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A documentary by Robert Richter. 27 min., colour 1982. Available in 16mm or video.
My first thought about seeing the movie Gods of Metal was here’s another anti-nuke film. What could make this one different from the rest? I had a discussion with someone in the peace movement who didn’t understand the connection between the arms race and oppression in our society. I realized that these connections are exactly what this film is about.
What takes the film one step beyond the typical anti-nuclear movie is that it constantly questions the morality of the arms race. It asks, “Is it not a sin to drop the bomb on the people of Hiroshima?” It challenges people who put their faith for the world’s survival in weapons, calling that a form of idol worship, hence the title, Gods of Metal.
In addition, Gods of Metal provides a thorough and concise overview of the relationship between the arms race and social oppression. It shows the physical, mental and spiritual costs to humans of funnelling such disproportionate amounts of money and resources into the arms race. It takes a cold hard look at the cash being poured into weapons’ production at the expense of social services. In one sequence from the. film, a Catholic priest observes that the bomb is killing us now even before one has been dropped. Interview after interview shows what Reagan’s cutbacks are doing to the poor, the children and the elderly in the States in order to beef up the military budgets. The message is clear: Choose life so your children may live.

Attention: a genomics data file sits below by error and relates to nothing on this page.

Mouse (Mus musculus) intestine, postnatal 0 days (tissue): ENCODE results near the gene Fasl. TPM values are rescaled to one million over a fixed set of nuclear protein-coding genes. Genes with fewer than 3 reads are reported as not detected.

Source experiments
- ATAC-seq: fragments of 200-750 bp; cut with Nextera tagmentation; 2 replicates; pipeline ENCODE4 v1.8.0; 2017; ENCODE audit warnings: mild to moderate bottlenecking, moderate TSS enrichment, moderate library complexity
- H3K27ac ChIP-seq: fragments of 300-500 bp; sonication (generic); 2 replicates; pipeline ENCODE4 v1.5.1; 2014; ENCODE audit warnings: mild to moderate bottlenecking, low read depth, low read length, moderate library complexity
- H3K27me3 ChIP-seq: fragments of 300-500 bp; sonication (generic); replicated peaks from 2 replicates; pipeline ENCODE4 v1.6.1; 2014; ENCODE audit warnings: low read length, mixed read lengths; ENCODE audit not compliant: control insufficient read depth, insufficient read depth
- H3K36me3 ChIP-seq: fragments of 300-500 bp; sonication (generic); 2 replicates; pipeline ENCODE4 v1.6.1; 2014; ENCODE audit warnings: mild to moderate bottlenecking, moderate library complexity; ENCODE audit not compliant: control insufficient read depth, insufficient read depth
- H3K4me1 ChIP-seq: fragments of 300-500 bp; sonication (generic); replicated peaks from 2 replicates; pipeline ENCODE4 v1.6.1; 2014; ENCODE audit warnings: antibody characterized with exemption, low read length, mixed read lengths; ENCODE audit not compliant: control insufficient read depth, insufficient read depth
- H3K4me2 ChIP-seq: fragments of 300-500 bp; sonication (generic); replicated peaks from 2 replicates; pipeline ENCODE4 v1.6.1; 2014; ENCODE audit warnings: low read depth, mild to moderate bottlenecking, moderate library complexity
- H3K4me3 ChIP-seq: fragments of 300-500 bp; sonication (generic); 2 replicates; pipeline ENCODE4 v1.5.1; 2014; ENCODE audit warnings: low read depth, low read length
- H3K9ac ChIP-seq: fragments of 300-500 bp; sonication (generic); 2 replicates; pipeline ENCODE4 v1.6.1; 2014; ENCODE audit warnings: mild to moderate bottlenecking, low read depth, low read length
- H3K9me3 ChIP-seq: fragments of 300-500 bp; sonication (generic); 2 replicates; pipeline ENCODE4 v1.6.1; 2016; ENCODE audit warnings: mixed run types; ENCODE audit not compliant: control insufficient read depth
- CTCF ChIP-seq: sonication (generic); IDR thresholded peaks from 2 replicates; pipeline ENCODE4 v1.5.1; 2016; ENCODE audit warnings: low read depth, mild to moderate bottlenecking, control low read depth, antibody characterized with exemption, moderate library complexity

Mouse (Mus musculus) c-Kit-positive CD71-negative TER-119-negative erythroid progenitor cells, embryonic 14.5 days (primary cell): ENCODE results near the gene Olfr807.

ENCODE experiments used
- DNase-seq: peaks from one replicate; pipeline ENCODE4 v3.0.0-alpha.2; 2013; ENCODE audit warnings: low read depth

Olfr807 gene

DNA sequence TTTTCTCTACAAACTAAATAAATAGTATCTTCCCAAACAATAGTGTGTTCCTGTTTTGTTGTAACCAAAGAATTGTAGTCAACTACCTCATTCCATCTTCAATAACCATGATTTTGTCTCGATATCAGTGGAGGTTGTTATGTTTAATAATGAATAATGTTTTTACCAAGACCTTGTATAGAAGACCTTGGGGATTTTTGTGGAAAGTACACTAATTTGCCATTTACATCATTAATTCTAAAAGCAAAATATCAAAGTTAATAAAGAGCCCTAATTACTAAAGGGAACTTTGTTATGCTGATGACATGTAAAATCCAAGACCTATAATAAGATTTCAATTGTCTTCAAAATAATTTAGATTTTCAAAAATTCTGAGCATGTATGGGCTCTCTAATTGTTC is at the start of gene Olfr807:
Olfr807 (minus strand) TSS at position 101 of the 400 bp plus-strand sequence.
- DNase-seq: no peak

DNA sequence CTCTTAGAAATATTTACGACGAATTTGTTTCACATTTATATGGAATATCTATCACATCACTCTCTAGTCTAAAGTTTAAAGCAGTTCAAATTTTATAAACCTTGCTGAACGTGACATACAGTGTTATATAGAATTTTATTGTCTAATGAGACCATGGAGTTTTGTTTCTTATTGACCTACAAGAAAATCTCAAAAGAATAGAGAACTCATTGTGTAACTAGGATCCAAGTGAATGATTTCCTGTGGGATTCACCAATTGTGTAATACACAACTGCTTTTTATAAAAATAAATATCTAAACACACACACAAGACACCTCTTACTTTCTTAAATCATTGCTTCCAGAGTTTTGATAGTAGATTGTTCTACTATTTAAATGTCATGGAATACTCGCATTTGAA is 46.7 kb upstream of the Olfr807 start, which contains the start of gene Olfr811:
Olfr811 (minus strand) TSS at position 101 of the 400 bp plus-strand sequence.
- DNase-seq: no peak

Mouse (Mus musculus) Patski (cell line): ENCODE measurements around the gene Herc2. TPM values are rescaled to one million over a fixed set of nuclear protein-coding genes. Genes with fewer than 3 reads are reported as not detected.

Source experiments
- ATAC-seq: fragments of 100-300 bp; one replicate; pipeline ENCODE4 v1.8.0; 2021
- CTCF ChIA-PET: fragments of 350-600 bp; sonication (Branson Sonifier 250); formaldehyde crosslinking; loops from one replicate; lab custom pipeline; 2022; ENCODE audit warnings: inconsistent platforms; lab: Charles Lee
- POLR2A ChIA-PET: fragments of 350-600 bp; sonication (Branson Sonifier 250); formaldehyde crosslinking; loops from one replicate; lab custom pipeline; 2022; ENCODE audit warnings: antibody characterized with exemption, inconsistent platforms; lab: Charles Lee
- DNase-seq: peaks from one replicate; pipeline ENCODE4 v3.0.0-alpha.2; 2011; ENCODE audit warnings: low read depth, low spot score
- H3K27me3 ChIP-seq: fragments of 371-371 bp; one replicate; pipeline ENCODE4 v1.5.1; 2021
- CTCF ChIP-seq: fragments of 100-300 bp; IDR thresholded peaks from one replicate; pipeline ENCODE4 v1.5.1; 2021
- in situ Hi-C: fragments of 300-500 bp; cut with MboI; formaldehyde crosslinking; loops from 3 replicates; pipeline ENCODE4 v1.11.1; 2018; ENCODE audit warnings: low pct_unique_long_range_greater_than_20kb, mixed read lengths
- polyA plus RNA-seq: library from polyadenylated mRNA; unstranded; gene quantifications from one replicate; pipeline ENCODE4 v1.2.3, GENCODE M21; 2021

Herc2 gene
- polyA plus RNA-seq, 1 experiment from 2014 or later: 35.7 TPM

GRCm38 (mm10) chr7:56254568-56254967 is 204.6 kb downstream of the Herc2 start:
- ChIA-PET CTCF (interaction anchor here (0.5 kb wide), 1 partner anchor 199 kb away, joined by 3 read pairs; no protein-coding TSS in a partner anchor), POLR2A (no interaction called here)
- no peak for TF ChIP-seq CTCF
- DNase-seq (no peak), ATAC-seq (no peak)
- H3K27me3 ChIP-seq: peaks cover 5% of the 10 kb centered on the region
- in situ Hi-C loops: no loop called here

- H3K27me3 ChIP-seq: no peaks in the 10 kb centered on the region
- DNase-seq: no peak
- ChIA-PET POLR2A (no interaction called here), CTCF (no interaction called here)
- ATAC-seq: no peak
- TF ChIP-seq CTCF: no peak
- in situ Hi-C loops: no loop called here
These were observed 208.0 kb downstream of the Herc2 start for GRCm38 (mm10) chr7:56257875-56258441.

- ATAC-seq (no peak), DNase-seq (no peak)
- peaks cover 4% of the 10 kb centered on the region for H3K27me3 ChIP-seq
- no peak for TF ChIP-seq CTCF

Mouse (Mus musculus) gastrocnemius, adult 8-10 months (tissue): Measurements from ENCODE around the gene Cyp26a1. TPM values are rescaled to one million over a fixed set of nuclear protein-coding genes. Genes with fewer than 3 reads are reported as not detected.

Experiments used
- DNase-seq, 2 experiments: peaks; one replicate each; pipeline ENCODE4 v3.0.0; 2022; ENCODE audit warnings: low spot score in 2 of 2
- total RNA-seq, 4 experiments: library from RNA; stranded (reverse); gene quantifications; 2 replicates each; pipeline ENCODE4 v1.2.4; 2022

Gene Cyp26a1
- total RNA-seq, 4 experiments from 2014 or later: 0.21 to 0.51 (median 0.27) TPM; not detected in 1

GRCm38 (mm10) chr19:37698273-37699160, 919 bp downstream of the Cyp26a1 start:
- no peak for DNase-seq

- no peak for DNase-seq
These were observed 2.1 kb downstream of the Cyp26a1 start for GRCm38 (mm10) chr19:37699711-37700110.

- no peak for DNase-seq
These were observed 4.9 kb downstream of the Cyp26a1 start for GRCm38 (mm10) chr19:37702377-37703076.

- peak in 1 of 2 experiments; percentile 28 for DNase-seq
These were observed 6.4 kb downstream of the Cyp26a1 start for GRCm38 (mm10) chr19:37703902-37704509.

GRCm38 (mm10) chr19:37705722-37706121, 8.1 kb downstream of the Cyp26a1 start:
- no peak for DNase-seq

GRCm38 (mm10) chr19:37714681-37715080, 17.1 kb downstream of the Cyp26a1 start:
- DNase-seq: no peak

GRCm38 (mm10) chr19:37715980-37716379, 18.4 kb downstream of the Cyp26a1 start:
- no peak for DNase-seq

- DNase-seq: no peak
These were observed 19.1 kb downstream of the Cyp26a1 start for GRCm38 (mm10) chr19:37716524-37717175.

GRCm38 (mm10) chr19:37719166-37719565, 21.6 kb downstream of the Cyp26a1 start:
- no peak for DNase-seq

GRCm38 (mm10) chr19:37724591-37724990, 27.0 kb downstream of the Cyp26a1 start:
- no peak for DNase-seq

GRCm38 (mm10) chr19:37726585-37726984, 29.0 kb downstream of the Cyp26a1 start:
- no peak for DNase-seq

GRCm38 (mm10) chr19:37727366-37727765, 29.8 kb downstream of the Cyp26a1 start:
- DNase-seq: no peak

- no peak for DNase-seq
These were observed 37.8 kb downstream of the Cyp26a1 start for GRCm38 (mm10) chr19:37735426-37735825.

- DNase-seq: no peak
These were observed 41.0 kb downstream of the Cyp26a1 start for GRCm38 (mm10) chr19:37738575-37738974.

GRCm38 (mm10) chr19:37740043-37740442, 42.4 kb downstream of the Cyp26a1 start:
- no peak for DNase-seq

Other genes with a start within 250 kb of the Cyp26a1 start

You will have a hard time forgetting the faces of young people expressing concern for their futures. A teenaged girl doesn’t want to get married and have children because she doesn’t know if she’ll be blown up tomorrow. Youngsters read 5,400 letters to President Reagan on the White house lawn, expressing their fear and anger over having their futures taken away by the threat of nuclear war.
The hope in the film comes from the actions of some of the adults who put their lives on the line and directly challenge the arms race.
A former engineer at a Rockwell International plant making BI nuclear bombers quits his well-paying job to educate people about the destruction the plant is producing.
But it’s Molly Rush, one of the half dozen people who destroyed two nuclear warheads at the King of Prussia plant along with the Berrigan Brothers, who says it best. She believes you have to live like there is a future by confronting the arms race as directly as you can.
Overall, Gods of Metal is an excellent half hour introduction to the disarmament movement for the uninitiated, and it can bring a renewal of purpose to the already converted.
The film is available at DEC films, 427 Bloor St. W. Toronto, xxx-xxxx.